Natalie (she/her/hers) will reduce youth entanglement in the criminal justice system by providing tools for self-advocacy, empowering system-involved youth, and ensuring pro bono access to reduce barriers.
The project fills gaps in the juvenile justice legal services and resource network in Oregon and creates ongoing supports to benefit youth. Identified by youth who have interacted with the criminal justice system and a recent National Juvenile Defender Center report, these gaps make youth, particularly BIPOC youth, especially vulnerable to more severe consequences resulting from juvenile convictions. The project will reach into Oregon’s 197 school districts, out to the 500 youth incarcerated in Oregon, and to hundreds of acutely impacted youth facing collateral consequences statewide to improve outcomes and provide much needed legal support.
During her Fellowship, Natalie will use a targeted approach to reach youth at different stages of entanglement with the system. She will develop a Know Your Rights app relevant to teen issues, create a pro bono network of attorneys to provide civil legal aid to youth who are incarcerated, and travel the state providing representation and support for tackling collateral consequences like expungement, barriers to housing and education, and fine reduction.
I have witnessed the school-to-prison pipeline from nearly every angle as a teenager myself, a public school educator, and now as a law student gaining clinical experience working with youth who are incarcerated. I am passionate about ensuring youth don’t interact with the system and, for those that do, making sure it does not impact the rest of their life.
Natalie Hollabaugh /
2021 Equal Justice Works Fellow
My project establishes Consumer Right Centers located in colonias–extremely low-income, unincorporated rural neighborhoods along the Texas-Mexico border. These centers distribute and gather consumer information, train people to teach their neighbors about how to navigate financial institutions, and inform impact litigation based on community priorities. The goal of the centers is to be a hub of community activism that locally work to change the options available to consumers and improve their financial condition.
At APALC I will work to provide the Asian Pacific Islander American (API) community in Orange County with multilingual, culturally sensitive legal services. I will be providing direct legal services in immigration, family and housing law cases, to clients through intakes, clinics and other client contact. I will also recruit, train and manage interns, volunteers and pro bono attorneys to increase public legal services available in Orange County. I will also work with community–based organizations to address legal needs expressed in the community.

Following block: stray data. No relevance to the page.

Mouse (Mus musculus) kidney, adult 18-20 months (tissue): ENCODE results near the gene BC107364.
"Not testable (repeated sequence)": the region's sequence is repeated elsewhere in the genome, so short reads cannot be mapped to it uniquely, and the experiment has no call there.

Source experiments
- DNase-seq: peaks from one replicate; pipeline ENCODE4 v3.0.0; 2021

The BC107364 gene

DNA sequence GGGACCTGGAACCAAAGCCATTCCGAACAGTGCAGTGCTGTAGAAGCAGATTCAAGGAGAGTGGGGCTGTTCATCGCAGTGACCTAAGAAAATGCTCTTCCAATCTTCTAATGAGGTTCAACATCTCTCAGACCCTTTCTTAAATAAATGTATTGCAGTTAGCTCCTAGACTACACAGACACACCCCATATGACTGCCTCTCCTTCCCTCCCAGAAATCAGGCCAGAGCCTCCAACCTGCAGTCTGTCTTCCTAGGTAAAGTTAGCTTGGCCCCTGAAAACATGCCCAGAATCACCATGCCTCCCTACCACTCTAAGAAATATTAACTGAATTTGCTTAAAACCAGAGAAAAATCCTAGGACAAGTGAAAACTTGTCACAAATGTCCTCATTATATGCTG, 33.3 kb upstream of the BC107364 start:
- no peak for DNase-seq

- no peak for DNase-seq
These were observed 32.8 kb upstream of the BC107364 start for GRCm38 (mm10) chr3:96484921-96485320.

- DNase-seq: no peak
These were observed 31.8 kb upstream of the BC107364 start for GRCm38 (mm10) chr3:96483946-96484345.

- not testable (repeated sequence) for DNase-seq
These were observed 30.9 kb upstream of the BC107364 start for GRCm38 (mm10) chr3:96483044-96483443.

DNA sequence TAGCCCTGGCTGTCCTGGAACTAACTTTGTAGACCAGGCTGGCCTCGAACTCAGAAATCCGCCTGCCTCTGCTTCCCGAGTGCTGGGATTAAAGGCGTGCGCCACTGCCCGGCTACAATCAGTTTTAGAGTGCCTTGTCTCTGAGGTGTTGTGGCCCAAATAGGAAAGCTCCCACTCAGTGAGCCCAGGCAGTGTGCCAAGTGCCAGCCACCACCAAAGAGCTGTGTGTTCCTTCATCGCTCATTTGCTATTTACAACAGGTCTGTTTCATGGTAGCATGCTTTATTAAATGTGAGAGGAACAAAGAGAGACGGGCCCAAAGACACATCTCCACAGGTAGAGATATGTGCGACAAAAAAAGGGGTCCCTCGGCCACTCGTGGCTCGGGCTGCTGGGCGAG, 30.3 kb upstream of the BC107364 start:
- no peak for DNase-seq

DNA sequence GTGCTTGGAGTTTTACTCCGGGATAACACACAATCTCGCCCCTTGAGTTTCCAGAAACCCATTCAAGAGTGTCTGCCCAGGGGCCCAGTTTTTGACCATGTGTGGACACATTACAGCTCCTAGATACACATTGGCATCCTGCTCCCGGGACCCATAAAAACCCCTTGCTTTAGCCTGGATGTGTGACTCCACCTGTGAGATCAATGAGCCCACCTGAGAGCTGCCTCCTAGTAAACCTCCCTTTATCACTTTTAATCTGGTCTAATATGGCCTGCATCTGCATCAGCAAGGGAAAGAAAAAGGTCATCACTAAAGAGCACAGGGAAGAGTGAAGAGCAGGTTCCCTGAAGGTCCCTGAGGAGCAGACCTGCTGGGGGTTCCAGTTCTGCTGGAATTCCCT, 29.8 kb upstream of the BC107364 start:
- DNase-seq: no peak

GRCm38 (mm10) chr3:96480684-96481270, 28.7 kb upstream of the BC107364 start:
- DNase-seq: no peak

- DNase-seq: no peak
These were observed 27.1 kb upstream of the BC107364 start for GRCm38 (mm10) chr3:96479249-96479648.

Stephanie provided outreach, legal education, and direct legal services to help low-income New Orleans residents overcome title problems that prevent them from accessing hurricane rebuilding funds and other assistance programs.
In low-income Louisiana communities it is traditional for families to pass property down informally, often for generations, without ever clearing title to the property. This practice leaves the occupants without the ability to prove they own the property, meaning they are unable to sell, encumber, or insure the property. These problems became particularly acute after Hurricane Katrina, when victims living in “heir property” were unable to access disaster recovery funds and repair their homes. Clearing title to these properties allows home-owners to access funding for potential disasters and makes the community more resilient in the face of future disasters.
During her Fellowship, Stephanie:
- Cleared title to 104 homes
- Put 284 people in possession of their homes
- Achieved an economic benefit of more than $2 million for low-income homeowners
- Reached out to more than 600 community members about the importance of maintaining clear title to their homes
- Collaborated with other organizations and pro bono attorneys to assist the Isle de Jean Charles Native American tribe obtain clear title to its land, which will allow the tribe to access grants to relocate from its native lands that are quickly becoming submerged as a result of rising sea level and wetland loss
Stephanie works as a staff attorney at Southeast Louisiana Legal Services, focusing on title clearing, foreclosure and tax law.
As lawyers, we have the exclusive power to navigate the system that governs our society. It is a privilege to be able to give that power to those who cannot access it by other means.
Megan A. Kent coordinated the Justice Bus Project in Southern California. The project takes teams of attorney and law student volunteers from urban areas to set up free legal clinics for low-income Californians living in rural and isolated communities. These clinics provide life-changing legal assistance to under-served populations. The Justice Bus Project brings together diverse stakeholders in order to fill the justice gap in rural California communities: we provide local, rural non-profit service providers with the resources to serve a large number of clients at once, and we provide law schools, law firms, and in-house legal departments with quality pro bono service opportunities.